Economic Outlook: Leverage lite
Investors were given two views of the Troubled Asset Relief Program this week, which a U.S. government panel said had sidestepped its primary target.
The Congressional oversight panel, led by Harvard Law School professor Elizabeth Warren, said the TARP program had failed to relieve banks of the toxic assets that were plaguing bank ledger sheets. Assembled last fall, when the nation’s banks looked ready to fall like dominoes, the Treasury Department — largely responsible for the plan — redirected its efforts to buying stock, a quicker fix the Warren panel said helped stabilize the system.
But, the toxic assets just sat there. In uncharted territory, the Treasury was reluctant to place a value on the frozen assets. Banks were reluctant to part with them on the hopes they would rise in value eventually and on the fear that selling them would reflect poorly on their books, the New York Times reported Tuesday.
On the same day, Citigroup, a major beneficiary of the the TARP program, unveiled a report detailing what its $45 billion bailout had done for its customers.
The bank said it had loan commitments of $50.8 billion, certainly more than its TARP funding, but far less than what it could have lent if it felt ready to leverage the capital at historically average amounts. A fair figure for new loans might be $450 billion on a $45 billion aid package, the Times said.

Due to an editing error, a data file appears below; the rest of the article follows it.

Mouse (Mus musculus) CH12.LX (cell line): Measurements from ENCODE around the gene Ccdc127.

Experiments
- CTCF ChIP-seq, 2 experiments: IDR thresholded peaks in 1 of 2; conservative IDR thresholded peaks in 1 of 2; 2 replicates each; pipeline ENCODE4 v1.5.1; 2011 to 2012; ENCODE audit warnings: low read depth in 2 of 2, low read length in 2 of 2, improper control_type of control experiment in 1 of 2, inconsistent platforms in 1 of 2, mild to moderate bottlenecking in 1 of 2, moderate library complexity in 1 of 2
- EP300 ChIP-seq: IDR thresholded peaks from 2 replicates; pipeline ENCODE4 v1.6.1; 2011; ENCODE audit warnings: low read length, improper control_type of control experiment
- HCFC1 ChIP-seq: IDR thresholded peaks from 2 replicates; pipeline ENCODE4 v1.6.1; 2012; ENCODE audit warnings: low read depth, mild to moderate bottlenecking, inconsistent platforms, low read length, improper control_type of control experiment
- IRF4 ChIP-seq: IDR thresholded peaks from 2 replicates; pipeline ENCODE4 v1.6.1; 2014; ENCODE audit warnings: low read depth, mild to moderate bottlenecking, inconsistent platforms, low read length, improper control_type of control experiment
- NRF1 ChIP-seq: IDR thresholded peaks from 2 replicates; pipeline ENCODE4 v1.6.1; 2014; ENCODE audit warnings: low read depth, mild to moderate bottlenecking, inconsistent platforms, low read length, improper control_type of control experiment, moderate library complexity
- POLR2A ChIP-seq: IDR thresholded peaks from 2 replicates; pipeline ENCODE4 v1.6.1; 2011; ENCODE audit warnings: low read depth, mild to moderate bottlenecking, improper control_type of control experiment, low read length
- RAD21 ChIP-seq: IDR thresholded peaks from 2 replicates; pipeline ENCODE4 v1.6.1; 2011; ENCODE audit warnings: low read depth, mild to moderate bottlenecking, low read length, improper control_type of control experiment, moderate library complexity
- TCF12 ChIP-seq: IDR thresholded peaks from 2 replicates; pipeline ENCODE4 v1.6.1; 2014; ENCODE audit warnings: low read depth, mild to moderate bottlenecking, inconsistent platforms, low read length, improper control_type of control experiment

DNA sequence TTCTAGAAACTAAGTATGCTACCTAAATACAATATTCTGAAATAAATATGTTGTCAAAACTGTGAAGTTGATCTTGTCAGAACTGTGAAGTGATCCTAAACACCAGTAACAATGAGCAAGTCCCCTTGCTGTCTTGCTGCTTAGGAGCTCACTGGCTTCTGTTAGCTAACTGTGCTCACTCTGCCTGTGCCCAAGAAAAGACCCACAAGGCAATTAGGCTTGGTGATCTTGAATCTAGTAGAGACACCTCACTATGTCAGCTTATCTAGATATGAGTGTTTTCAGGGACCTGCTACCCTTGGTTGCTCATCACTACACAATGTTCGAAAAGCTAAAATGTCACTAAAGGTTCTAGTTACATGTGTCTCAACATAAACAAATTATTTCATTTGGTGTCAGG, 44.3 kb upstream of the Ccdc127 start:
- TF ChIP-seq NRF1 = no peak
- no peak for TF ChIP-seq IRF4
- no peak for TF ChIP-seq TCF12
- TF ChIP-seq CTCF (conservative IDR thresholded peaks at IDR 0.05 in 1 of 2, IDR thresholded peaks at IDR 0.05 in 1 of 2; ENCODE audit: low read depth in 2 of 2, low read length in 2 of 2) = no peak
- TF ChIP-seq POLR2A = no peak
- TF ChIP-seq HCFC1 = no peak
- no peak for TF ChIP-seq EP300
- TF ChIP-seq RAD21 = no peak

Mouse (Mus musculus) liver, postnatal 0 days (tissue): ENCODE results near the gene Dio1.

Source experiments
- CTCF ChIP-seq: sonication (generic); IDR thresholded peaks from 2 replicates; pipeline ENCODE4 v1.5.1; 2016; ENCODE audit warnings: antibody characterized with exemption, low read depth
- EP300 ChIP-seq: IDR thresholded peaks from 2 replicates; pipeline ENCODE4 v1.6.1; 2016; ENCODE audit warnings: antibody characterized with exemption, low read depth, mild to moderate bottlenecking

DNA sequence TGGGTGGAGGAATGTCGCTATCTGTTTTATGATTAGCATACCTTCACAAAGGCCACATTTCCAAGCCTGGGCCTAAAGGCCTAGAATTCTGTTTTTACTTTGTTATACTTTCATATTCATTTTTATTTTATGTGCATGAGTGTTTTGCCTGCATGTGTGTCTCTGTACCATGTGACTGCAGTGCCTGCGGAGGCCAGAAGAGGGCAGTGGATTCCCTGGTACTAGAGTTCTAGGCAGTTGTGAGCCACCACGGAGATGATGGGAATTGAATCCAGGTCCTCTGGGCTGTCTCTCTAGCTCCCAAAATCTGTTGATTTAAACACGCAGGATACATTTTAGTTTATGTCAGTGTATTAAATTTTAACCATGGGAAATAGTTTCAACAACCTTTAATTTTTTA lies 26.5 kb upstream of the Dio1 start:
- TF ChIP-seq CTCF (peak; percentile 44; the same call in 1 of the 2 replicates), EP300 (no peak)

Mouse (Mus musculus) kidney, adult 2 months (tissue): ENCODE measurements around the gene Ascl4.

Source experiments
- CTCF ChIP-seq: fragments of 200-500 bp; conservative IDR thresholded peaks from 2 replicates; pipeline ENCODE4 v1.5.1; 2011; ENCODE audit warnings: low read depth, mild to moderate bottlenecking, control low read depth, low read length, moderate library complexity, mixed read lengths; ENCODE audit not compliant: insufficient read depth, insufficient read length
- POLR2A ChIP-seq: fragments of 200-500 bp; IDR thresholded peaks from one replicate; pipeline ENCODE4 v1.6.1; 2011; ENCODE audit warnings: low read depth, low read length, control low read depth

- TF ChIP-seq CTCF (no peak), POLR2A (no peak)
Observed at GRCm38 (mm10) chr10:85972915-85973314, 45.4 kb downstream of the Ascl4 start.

Instead, Citigroup lent $7.8 billion less in the second quarter than it did in the first. It also set $22 billion aside to shore up losses, the Times reported.
In stock activity, U.S. indexes dropped Tuesday, forgoing the usual holding pattern that takes place as the Federal Reserve Open Market Committee heads into its two-day deliberations.
Few expect the Fed to change interest rates with Wednesday’s announcement. In the morning, investors will have a look at June’s U.S. trade balance report where May’s gap of $25.9 billion is expected to increase.
Asian markets turned sharply lower Wednesday, the Nikkei 225 in Tokyo falling 1.42 percent. The Hang Seng index in Hong Kong dropped 3.03 percent, while the Singapore Straits Times fell 1 percent. The S&P/ASX in Australia rose 0.26 percent.
In midday trading in Britain, the FTSE 100 index gained 0.44 percent, while the DAX 30 in Germany rose 0.67 percent. The CAC 40 in France rose 0.51 percent, while the pan-European DJStoxx 600 rose 0.34 percent.